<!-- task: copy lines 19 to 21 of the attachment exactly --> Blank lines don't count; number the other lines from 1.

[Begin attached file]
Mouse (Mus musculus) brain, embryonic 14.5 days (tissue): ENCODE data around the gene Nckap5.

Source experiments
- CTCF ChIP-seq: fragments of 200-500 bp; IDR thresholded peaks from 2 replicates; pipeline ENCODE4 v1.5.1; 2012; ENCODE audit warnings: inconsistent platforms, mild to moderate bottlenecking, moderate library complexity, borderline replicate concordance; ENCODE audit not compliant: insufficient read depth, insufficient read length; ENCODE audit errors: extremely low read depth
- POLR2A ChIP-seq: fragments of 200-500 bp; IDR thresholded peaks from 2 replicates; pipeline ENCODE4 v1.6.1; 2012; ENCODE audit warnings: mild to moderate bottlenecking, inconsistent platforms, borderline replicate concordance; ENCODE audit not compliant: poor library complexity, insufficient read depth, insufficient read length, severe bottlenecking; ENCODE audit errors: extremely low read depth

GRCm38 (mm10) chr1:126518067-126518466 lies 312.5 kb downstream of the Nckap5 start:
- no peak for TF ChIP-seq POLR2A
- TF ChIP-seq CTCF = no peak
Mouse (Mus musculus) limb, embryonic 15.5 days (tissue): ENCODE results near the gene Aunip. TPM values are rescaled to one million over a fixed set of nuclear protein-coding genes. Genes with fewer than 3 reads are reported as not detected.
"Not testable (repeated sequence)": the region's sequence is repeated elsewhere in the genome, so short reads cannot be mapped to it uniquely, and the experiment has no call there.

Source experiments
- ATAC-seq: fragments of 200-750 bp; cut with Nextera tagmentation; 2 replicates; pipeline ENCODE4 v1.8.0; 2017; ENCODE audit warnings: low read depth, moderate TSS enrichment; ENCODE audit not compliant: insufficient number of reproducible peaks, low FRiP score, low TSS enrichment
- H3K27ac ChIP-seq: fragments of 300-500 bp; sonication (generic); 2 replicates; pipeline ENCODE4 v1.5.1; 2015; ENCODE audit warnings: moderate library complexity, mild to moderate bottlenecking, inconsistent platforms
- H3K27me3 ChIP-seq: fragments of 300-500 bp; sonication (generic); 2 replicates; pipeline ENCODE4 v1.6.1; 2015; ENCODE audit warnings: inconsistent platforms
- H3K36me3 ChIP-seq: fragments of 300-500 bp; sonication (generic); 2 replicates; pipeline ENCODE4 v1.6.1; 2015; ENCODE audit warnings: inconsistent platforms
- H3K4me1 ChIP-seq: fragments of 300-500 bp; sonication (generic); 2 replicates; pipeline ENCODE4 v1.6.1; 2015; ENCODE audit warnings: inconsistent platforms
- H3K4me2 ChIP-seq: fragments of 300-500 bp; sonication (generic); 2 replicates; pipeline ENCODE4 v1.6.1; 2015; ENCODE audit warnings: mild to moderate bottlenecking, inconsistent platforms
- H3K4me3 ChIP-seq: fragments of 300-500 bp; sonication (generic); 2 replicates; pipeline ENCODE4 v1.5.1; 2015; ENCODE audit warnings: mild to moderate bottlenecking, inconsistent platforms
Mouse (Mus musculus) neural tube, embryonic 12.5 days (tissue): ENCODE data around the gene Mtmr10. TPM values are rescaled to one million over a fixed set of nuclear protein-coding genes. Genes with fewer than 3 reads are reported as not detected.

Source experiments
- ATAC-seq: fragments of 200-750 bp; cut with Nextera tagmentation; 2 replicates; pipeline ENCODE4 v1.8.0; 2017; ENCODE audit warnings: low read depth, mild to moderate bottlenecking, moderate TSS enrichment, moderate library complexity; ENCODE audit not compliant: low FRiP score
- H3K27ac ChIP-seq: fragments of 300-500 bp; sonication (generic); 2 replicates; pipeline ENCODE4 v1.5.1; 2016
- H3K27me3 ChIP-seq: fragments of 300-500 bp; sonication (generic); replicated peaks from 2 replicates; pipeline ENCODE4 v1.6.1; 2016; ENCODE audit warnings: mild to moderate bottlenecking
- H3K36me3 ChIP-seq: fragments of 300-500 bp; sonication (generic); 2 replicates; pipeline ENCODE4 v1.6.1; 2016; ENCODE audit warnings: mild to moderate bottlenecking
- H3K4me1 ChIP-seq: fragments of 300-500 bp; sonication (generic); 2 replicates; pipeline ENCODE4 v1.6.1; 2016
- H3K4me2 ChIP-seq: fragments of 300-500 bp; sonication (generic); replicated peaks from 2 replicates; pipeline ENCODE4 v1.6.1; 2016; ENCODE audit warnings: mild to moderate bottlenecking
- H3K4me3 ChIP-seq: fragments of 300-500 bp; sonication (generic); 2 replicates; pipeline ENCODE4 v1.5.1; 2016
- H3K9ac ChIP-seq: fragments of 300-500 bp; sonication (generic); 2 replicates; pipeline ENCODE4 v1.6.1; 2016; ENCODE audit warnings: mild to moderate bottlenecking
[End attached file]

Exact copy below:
Source experiments
- ATAC-seq: fragments of 200-750 bp; cut with Nextera tagmentation; 2 replicates; pipeline ENCODE4 v1.8.0; 2017; ENCODE audit warnings: low read depth, mild to moderate bottlenecking, moderate TSS enrichment, moderate library complexity; ENCODE audit not compliant: low FRiP score
- H3K27ac ChIP-seq: fragments of 300-500 bp; sonication (generic); 2 replicates; pipeline ENCODE4 v1.5.1; 2016